The Villa Teresa Historic District at 1212, 1216, 1228 and 1300 Classen Drive in Oklahoma City, Oklahoma County, is listed in the National Register of Historic Places for Community Planning and Development, Education and Architecture. The period of significance begins in 1917, when a large, Colonial Revival-style mansion was built at 1300 Classen Drive. The construction of several other grand homes along Classen Drive soon followed, most notably an Italian Renaissance Revival-style house at 1212 Classen Drive and another Colonial Revival-style house at 1228 Classen Drive. In 1933 the purchase of the residence at 1300 Classen Drive by the Carmelite Sisters marked the establishment of Villa Teresa School. As the school population grew, the Carmelite Sisters acquired the adjacent buildings at 1228 and 1212 Classen Drive, then constructed a new school building at 1216 Classen Drive.

Heritage Hills East Historic District, bounded by Northwest 14th Street, North Broadway Avenue, Northwest 22nd Street and North Robinson Avenue in Oklahoma City, Oklahoma County, is listed in the National Register of Historic Places for its association with Community Planning and Development of Oklahoma City. It is also significant for Architecture as a collection of architectural styles popular within a brief and significant span of Oklahoma City’s history and built as part of a cohesive and intentional neighborhood development. The district created a readily identifiable, significant and distinguishable entity within the residential development of Oklahoma City at large. The development of Heritage Hills East is representative of the rapid waves of Oklahoma City’s early growth, as residential neighborhoods moved outward from the original townsite of Oklahoma City. Much of this development was intentional and well-planned, as developers like Anton Classen and G. A. Nichols assembled large properties and shaped Oklahoma City’s earliest neighborhoods. The early development of Heritage Hills East was quickly followed by increasing density and then commercial development. Other than commercial development, much of which replaced previous single-family homes along the west side of North Broadway Avenue, most of the extant properties were constructed between 1910 and 1932.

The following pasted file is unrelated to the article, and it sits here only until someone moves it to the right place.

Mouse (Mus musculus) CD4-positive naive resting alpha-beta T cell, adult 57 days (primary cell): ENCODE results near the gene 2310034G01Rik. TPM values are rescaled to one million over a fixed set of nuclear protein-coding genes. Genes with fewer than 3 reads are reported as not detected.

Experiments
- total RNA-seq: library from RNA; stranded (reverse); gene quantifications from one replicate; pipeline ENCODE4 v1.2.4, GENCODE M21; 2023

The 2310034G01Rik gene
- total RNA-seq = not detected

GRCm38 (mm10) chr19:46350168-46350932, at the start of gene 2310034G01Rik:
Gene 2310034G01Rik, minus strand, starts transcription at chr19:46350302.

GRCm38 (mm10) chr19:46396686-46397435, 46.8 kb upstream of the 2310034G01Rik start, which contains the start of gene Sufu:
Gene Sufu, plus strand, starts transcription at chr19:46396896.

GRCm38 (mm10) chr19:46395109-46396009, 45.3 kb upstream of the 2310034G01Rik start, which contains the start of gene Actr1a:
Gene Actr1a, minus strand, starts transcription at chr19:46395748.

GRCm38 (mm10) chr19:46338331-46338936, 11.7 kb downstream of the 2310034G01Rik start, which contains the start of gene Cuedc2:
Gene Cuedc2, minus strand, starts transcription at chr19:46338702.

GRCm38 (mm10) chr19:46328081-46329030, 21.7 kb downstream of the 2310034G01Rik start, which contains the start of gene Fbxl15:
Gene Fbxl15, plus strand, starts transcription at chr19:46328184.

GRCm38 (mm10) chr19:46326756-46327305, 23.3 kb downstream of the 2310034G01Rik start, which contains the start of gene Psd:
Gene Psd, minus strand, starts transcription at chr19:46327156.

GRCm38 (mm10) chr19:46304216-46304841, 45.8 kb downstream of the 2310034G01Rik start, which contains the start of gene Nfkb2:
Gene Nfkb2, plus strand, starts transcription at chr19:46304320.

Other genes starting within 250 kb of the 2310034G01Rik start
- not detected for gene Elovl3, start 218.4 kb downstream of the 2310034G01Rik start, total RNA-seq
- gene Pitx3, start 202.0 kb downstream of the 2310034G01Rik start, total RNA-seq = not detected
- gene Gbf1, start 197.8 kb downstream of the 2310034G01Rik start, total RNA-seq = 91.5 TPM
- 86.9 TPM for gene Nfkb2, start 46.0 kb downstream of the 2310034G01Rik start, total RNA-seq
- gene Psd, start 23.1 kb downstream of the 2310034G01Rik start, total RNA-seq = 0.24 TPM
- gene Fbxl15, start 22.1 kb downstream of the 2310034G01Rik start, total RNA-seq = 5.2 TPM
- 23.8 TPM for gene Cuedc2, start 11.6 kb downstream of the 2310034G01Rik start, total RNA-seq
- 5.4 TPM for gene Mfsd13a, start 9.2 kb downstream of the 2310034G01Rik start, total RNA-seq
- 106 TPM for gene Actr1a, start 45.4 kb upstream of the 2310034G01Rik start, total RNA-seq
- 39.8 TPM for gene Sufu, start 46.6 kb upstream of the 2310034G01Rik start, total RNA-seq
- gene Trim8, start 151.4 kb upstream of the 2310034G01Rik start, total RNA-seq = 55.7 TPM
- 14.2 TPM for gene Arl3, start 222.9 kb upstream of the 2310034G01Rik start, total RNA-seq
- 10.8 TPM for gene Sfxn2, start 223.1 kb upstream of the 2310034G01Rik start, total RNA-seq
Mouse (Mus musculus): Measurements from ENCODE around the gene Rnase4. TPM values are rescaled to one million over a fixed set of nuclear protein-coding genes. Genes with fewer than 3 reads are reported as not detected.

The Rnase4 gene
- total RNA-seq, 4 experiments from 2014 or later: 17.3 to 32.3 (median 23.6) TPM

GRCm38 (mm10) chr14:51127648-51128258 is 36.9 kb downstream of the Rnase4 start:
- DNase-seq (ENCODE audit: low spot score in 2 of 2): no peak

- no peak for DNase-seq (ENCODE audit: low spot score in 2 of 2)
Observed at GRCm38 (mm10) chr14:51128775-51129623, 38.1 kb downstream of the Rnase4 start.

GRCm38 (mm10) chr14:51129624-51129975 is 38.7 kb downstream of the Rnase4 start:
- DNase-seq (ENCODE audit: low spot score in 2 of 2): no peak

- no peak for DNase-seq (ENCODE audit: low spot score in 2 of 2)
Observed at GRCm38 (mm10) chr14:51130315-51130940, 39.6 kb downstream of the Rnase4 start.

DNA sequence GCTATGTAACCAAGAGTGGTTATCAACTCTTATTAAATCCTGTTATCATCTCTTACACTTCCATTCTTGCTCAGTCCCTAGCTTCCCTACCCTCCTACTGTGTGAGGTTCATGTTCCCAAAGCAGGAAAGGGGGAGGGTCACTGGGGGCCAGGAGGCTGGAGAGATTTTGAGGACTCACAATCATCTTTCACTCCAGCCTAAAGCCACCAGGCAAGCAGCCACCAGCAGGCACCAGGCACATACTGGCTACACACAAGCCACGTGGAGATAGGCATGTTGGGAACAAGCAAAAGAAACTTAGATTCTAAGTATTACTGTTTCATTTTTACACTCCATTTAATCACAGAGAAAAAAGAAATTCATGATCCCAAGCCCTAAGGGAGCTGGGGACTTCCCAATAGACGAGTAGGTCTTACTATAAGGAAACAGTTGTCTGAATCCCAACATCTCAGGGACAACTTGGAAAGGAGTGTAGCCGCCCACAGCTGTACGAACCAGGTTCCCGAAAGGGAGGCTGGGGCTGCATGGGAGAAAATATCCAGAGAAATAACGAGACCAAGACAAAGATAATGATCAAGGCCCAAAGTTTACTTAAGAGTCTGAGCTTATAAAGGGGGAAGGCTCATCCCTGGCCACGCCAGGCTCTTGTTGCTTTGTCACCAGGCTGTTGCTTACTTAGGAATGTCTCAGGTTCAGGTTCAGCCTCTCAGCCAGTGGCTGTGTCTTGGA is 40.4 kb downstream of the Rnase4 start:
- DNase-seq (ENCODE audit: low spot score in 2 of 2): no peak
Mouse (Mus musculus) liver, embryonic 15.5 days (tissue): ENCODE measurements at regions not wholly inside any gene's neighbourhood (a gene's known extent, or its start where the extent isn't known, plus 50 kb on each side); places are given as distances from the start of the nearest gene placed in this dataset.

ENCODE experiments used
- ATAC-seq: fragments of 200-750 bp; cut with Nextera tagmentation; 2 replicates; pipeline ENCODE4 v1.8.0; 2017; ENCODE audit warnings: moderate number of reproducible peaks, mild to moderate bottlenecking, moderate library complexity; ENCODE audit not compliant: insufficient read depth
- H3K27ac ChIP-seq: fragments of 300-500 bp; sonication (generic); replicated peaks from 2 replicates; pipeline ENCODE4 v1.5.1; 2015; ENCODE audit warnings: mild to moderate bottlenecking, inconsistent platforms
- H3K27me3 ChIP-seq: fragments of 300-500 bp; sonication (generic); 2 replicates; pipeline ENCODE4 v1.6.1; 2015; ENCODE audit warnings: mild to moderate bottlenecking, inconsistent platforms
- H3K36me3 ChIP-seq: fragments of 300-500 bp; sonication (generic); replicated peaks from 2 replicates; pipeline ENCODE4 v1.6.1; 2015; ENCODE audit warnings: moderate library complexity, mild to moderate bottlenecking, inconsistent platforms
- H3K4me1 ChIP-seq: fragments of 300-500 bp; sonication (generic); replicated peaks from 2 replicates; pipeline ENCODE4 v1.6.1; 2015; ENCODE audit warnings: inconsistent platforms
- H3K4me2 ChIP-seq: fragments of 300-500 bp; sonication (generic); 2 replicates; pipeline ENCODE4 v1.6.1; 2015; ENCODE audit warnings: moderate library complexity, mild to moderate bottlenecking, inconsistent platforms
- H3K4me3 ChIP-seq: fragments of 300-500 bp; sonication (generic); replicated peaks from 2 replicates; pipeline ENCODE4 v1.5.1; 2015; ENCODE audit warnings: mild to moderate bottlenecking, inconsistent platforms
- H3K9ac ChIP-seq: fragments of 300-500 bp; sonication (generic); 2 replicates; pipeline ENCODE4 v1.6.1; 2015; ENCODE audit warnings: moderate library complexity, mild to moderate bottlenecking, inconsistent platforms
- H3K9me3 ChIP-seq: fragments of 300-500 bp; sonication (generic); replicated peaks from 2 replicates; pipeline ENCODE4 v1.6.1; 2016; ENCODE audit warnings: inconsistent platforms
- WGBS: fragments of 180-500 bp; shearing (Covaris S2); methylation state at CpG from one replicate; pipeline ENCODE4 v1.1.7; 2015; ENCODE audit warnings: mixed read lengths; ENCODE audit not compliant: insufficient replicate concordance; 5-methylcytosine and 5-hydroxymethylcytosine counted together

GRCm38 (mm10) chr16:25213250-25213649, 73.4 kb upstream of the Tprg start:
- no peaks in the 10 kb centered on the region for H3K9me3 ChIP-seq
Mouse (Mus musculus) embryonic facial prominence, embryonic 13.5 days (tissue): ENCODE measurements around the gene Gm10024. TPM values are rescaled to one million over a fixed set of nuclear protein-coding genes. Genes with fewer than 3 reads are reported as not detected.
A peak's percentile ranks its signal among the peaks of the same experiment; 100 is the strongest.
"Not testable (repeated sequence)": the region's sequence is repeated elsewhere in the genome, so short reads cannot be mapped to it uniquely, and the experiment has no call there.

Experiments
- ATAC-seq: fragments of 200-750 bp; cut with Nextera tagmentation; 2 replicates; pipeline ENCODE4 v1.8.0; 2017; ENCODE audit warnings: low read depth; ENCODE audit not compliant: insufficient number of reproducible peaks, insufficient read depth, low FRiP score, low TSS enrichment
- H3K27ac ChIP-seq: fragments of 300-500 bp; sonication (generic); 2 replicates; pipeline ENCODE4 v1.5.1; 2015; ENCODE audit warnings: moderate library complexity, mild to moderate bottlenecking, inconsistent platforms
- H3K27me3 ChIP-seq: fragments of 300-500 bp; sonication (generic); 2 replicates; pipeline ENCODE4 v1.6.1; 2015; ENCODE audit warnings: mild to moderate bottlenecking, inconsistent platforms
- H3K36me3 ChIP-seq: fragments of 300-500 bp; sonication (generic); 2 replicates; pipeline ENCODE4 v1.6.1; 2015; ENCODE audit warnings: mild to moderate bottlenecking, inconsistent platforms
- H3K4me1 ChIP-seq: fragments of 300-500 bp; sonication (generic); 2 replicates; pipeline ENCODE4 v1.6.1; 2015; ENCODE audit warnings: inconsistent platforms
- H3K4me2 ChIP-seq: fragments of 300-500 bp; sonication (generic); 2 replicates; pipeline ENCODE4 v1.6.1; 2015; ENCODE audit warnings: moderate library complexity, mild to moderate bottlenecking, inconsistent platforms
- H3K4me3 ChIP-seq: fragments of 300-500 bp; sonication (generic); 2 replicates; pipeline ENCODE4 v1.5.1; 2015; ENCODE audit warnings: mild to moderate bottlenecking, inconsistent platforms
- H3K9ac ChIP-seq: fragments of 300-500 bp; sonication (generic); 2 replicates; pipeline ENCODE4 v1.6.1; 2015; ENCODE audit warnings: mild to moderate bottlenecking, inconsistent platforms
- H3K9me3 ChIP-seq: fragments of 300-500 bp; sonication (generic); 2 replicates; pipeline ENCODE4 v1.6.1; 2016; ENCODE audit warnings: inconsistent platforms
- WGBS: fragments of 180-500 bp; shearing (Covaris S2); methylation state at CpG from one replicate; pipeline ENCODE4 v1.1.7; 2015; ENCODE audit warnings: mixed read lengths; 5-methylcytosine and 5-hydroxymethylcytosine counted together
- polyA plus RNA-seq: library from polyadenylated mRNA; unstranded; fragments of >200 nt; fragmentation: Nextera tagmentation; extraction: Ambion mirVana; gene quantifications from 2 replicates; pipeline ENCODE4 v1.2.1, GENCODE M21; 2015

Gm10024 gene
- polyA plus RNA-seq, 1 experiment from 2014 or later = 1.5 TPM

The State Historic Preservation Office is a division of the Oklahoma Historical Society. The mission of the Oklahoma Historical Society is to collect, preserve and share the history and culture of the state of Oklahoma and its people. Founded in 1893 by members of the Territorial Press Association, the OHS maintains museums, historic sites and affiliates across the state. Through its research archives, exhibits, educational programs and publications the OHS chronicles the rich history of Oklahoma. For more information about the OHS, please visit www.okhistory.org.


Editor’s Note: Photographs to accompany the story can be acquired by contacting Sara Werneke at the Oklahoma State Historic Preservation Office at swerneke@okhistory.org.